Moon heads to Thailand for annual Asean forums

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Moon heads to Thailand for annual Asean forums

Korean President Moon Jae-in left for Thailand on Sunday to join a series of annual forums involving the Association of Southeast Asian Nations (Asean).

In particular, he plans to use his three-day trip to Bangkok as a chance to drum up support for the Korea-Asean special summit to be held in Busan late this month. The president will begin his official activities there by attending a “gala dinner” hosted by Thailand, this year’s rotating Asean chair.

During the gathering, Moon will request attention and support for Korea’s successful hosting of the two-day Commemorative Summit with Asean to open on Nov. 25 and the ensuing separate group summit with five Mekong countries - Cambodia, Myanmar, Laos, Vietnam and Thailand - according to the Blue House.

On Monday morning, President Moon is scheduled to attend the Asean Plus Three summit, which will likely be joined by Japanese Prime Minister Shinzo Abe and Chinese Prime Minister Li Keqiang.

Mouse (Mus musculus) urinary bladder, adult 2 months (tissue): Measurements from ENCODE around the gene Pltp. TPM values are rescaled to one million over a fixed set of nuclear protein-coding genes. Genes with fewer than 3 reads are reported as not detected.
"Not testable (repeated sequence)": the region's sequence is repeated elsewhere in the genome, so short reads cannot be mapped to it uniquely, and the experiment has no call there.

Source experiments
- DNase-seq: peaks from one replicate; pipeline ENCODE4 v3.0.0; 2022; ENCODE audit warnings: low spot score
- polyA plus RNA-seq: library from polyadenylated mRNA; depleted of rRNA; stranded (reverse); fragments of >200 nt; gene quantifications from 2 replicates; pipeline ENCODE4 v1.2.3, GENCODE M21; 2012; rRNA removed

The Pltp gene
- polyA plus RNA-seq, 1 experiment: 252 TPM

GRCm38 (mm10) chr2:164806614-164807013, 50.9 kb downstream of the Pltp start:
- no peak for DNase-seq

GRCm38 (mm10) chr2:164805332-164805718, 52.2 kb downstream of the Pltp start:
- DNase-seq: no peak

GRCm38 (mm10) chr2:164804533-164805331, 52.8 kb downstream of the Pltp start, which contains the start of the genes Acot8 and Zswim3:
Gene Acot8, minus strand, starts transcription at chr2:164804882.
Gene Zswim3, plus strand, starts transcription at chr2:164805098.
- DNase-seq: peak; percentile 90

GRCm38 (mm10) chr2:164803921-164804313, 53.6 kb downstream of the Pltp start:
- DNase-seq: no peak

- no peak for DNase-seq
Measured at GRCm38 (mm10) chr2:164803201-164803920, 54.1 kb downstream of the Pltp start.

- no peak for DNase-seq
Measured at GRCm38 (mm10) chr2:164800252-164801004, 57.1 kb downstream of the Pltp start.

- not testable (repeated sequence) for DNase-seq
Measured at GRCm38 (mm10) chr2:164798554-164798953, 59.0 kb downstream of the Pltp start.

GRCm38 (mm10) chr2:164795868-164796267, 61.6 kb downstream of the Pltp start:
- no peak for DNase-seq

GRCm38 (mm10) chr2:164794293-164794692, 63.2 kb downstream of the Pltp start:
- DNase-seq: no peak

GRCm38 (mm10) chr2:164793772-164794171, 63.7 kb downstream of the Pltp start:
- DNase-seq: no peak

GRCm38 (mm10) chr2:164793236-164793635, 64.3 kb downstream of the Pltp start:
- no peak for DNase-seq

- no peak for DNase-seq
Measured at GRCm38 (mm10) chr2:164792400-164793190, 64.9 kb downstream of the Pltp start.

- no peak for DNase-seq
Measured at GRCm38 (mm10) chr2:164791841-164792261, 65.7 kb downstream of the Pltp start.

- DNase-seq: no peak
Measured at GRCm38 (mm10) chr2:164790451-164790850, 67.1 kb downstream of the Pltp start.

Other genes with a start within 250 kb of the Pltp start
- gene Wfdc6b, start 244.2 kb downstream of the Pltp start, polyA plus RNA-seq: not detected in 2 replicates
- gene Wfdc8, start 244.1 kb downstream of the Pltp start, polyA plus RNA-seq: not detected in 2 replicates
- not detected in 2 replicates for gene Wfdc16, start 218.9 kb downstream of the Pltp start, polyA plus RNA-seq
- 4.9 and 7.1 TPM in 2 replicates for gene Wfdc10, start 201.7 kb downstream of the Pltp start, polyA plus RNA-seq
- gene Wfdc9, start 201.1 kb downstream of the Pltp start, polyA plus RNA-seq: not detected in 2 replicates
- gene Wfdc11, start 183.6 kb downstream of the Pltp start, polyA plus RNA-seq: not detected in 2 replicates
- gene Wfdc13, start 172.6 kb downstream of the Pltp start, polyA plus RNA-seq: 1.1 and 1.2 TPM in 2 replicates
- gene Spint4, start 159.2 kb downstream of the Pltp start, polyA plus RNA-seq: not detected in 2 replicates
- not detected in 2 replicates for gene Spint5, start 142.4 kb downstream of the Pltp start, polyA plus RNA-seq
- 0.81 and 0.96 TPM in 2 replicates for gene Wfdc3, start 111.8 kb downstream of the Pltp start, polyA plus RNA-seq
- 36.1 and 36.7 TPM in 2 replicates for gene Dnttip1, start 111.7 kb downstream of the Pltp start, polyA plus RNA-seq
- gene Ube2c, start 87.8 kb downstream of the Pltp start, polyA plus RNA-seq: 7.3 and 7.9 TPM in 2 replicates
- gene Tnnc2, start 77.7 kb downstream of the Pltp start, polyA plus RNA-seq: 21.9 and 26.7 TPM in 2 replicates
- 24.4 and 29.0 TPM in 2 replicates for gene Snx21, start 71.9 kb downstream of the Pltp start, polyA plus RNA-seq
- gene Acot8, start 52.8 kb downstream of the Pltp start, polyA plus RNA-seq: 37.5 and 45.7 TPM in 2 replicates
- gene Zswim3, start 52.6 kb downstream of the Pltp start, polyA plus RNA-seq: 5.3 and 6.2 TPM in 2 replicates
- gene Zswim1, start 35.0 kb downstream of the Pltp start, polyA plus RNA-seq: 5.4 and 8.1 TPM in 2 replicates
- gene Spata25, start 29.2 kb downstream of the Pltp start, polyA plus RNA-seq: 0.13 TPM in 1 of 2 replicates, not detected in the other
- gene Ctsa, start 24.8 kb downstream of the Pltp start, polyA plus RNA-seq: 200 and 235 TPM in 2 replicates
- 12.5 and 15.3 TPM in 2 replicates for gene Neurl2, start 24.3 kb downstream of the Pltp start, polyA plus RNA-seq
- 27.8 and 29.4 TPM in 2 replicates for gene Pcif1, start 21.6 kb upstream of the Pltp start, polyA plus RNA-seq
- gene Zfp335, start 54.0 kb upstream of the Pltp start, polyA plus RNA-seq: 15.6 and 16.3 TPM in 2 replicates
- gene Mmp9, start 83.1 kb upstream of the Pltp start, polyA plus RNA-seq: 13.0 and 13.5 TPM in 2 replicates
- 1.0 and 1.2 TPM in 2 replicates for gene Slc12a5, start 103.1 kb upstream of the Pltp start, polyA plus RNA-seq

Moon plans to present a vision for closer regional cooperation in efforts to create a “sustainable community” and to express Seoul’s commitment to related contributions, the Blue House said. He will then attend a “special lunch on sustainable development” along with the leaders of the other participating nations, as well as United Nations Secretary General Antonio Guterres and Kristalina Georgieva, managing director of the IMF.

Moon will demonstrate Seoul’s determination, as a responsible middle-power nation, to continue backing the global campaign to achieve the sustainable development goals.

In the afternoon, the East Asia Summit will take place with the participation of all the Asean members, Korea, Japan, China, the United States and Russia.

Moon is planning to introduce his government’s position on the Korean Peninsula issue and other regional and global affairs. Moon is expected to encounter Abe during the meetings.

But chances are slim that they will have formal one-on-one talks, Moon’s aides said, amid a drawn-out standoff between the neighboring countries.

Yonhap

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